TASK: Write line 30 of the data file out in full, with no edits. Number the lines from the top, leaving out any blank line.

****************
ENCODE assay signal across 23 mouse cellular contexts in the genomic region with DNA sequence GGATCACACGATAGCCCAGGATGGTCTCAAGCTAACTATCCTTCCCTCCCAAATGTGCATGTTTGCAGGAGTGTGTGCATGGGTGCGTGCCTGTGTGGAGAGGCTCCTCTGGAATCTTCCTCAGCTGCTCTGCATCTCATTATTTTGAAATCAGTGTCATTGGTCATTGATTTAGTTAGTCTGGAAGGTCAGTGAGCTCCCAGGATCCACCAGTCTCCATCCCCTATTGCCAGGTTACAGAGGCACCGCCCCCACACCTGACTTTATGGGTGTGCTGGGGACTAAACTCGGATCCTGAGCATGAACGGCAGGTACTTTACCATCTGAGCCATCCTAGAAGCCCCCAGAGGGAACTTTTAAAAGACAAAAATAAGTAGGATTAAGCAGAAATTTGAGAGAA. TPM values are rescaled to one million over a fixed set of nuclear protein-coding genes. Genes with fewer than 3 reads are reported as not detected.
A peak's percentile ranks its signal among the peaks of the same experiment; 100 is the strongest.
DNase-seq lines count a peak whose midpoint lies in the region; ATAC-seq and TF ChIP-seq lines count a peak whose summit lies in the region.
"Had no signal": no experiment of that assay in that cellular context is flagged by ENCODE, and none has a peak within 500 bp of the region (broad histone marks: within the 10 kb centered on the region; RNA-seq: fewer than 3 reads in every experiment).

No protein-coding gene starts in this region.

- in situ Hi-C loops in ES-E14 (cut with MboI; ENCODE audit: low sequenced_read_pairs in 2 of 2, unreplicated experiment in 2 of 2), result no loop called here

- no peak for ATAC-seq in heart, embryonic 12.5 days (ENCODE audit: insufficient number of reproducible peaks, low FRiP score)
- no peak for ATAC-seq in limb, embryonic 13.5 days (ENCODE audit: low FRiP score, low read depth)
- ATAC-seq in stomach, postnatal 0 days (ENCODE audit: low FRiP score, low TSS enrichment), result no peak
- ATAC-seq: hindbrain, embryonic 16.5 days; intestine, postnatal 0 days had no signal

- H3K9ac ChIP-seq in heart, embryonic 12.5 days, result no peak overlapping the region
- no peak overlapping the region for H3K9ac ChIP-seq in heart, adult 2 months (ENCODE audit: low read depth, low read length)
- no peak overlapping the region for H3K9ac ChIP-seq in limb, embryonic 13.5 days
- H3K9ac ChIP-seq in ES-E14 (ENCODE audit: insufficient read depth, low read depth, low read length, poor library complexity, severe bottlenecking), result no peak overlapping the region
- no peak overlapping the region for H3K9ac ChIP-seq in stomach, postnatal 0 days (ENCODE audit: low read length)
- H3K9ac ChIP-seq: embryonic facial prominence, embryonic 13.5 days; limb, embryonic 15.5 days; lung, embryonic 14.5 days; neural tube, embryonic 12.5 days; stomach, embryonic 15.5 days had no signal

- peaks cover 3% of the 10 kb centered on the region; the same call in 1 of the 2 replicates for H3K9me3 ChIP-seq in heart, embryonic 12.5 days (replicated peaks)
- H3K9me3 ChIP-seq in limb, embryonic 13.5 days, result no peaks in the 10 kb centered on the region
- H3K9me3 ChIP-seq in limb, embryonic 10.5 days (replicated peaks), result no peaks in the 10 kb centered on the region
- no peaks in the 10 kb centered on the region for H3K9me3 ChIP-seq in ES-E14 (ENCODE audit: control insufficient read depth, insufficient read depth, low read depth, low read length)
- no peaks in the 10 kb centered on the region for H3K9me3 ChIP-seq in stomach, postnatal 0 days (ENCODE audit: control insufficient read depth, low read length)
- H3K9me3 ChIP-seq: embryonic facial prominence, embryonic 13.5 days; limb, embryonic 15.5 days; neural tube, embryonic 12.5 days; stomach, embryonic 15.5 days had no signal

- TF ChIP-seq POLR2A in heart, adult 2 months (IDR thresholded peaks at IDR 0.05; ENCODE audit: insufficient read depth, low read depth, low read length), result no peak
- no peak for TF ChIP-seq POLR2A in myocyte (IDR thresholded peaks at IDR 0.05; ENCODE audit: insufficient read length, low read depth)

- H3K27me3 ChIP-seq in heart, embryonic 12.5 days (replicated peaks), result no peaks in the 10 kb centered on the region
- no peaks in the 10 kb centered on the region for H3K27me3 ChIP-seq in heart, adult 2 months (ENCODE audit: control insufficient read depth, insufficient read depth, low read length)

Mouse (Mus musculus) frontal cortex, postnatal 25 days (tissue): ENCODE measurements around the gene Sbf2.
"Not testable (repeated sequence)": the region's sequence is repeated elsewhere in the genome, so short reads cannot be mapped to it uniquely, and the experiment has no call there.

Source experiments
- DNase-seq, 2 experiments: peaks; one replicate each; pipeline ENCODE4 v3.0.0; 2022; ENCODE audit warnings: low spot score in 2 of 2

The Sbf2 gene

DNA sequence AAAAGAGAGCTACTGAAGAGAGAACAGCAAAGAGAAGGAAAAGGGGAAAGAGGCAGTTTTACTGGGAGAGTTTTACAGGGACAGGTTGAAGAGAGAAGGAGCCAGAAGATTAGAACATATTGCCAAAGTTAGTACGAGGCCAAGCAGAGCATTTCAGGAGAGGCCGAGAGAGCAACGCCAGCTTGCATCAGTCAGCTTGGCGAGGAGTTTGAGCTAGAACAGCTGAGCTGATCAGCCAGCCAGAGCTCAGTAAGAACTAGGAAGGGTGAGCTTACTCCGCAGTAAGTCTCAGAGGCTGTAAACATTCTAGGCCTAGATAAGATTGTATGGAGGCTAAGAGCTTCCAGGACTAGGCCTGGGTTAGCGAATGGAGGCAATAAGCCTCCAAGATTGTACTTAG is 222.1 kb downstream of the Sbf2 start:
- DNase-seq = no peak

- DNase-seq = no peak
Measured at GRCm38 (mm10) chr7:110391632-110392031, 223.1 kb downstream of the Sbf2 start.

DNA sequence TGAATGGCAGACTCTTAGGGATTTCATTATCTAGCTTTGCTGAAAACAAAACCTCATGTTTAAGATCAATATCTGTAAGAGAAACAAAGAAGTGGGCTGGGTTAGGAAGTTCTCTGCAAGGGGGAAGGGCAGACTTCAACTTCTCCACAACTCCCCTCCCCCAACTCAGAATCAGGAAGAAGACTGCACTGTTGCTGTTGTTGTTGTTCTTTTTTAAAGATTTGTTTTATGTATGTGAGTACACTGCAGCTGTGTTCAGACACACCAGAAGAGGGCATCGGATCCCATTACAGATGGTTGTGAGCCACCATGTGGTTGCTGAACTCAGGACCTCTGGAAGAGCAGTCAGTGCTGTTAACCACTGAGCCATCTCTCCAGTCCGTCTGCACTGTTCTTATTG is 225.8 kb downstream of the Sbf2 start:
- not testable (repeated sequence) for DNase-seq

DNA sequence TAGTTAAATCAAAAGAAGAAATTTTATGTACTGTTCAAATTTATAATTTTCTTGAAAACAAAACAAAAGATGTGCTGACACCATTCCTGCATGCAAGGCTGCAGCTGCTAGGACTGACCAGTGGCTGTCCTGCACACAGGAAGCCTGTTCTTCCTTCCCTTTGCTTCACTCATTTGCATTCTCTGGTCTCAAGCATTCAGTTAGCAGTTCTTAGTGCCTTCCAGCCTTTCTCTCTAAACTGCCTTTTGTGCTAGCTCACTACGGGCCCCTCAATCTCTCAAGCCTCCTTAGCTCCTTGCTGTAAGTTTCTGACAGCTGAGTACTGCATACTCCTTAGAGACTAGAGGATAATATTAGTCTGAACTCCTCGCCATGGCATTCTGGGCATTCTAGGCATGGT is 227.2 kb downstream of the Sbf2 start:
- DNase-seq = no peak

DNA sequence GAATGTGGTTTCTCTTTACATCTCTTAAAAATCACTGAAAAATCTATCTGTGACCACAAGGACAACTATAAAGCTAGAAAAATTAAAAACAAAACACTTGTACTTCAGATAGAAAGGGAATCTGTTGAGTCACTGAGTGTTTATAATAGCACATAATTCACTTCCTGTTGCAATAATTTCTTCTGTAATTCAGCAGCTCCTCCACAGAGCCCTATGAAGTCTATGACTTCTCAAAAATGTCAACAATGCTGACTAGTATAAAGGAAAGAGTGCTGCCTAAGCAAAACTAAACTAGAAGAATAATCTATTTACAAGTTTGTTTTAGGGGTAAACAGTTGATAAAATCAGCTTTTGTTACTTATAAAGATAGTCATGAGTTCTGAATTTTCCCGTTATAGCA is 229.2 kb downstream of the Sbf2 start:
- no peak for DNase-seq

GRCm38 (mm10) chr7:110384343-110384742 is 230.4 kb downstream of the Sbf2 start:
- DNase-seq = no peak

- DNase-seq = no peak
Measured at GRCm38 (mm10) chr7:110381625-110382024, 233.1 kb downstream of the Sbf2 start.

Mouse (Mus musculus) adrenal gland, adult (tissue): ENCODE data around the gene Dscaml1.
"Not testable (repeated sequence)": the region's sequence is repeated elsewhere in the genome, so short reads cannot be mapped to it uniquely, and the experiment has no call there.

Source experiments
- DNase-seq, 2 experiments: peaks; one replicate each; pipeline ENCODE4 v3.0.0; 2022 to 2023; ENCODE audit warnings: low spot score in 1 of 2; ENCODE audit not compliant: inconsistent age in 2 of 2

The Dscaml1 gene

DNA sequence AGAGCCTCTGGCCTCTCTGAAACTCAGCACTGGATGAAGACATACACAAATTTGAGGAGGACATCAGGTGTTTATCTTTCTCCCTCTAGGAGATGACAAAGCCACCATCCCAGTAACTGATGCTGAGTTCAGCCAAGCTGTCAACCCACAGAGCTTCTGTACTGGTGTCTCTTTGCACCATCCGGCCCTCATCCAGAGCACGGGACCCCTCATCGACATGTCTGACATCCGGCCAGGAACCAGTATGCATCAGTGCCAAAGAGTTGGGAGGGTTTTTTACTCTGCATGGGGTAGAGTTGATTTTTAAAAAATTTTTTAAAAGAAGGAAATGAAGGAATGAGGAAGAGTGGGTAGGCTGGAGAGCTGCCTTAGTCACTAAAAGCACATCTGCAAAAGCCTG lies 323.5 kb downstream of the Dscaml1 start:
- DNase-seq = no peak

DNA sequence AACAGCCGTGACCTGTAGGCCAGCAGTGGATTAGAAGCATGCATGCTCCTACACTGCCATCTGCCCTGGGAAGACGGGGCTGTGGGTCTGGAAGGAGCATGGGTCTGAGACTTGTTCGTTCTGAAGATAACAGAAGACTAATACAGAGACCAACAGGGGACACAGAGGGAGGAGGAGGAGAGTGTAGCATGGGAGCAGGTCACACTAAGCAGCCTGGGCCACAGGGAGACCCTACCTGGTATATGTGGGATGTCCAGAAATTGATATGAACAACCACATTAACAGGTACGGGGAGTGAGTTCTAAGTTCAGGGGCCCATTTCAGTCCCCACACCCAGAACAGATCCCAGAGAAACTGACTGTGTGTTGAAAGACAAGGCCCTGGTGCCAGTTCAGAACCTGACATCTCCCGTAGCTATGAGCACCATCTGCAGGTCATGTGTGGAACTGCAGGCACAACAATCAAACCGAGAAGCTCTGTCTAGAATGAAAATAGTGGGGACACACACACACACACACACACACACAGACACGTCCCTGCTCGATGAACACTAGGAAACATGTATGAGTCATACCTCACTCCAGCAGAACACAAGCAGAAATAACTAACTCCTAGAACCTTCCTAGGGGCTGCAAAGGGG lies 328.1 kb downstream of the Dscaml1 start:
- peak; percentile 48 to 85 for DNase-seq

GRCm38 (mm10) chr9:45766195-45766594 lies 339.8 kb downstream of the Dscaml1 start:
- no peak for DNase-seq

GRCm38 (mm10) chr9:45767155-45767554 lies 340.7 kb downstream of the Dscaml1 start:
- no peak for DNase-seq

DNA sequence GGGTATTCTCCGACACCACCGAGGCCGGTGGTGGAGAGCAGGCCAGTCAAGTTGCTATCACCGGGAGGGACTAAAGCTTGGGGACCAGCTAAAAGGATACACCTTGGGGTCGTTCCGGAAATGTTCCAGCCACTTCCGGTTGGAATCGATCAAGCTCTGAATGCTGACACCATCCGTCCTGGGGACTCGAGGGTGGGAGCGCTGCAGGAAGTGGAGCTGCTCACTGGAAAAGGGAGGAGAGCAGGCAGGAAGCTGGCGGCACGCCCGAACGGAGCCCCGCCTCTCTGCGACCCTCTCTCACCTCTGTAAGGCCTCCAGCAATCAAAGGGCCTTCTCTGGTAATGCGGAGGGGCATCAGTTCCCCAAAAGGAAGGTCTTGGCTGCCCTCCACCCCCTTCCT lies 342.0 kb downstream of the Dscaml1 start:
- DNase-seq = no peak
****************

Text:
- DNase-seq, 2 experiments: peaks; one replicate each; pipeline ENCODE4 v3.0.0; 2022; ENCODE audit warnings: low spot score in 2 of 2